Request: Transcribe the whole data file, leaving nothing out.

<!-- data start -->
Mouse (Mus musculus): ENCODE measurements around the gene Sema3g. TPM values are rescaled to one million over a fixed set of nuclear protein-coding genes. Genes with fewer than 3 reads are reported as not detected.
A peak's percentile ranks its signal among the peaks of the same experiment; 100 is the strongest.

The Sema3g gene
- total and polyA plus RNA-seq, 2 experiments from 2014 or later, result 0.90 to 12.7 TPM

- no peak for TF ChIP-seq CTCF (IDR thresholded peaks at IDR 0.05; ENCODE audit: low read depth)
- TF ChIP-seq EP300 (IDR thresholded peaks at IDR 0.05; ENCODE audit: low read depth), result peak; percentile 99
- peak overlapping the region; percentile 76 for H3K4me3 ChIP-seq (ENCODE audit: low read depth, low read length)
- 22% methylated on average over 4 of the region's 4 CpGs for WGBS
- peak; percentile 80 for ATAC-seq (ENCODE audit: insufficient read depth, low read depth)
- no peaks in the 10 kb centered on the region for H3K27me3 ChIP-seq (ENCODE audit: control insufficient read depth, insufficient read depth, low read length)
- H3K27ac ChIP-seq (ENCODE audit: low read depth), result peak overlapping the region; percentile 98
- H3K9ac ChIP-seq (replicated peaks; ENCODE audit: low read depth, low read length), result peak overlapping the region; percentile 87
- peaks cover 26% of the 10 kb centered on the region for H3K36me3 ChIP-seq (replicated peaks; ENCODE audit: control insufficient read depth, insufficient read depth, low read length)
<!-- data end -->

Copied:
Mouse (Mus musculus): ENCODE measurements around the gene Sema3g. TPM values are rescaled to one million over a fixed set of nuclear protein-coding genes. Genes with fewer than 3 reads are reported as not detected.
A peak's percentile ranks its signal among the peaks of the same experiment; 100 is the strongest.

The Sema3g gene
- total and polyA plus RNA-seq, 2 experiments from 2014 or later, result 0.90 to 12.7 TPM

- no peak for TF ChIP-seq CTCF (IDR thresholded peaks at IDR 0.05; ENCODE audit: low read depth)
- TF ChIP-seq EP300 (IDR thresholded peaks at IDR 0.05; ENCODE audit: low read depth), result peak; percentile 99
- peak overlapping the region; percentile 76 for H3K4me3 ChIP-seq (ENCODE audit: low read depth, low read length)
- 22% methylated on average over 4 of the region's 4 CpGs for WGBS
- peak; percentile 80 for ATAC-seq (ENCODE audit: insufficient read depth, low read depth)
- no peaks in the 10 kb centered on the region for H3K27me3 ChIP-seq (ENCODE audit: control insufficient read depth, insufficient read depth, low read length)
- H3K27ac ChIP-seq (ENCODE audit: low read depth), result peak overlapping the region; percentile 98
- H3K9ac ChIP-seq (replicated peaks; ENCODE audit: low read depth, low read length), result peak overlapping the region; percentile 87
- peaks cover 26% of the 10 kb centered on the region for H3K36me3 ChIP-seq (replicated peaks; ENCODE audit: control insufficient read depth, insufficient read depth, low read length)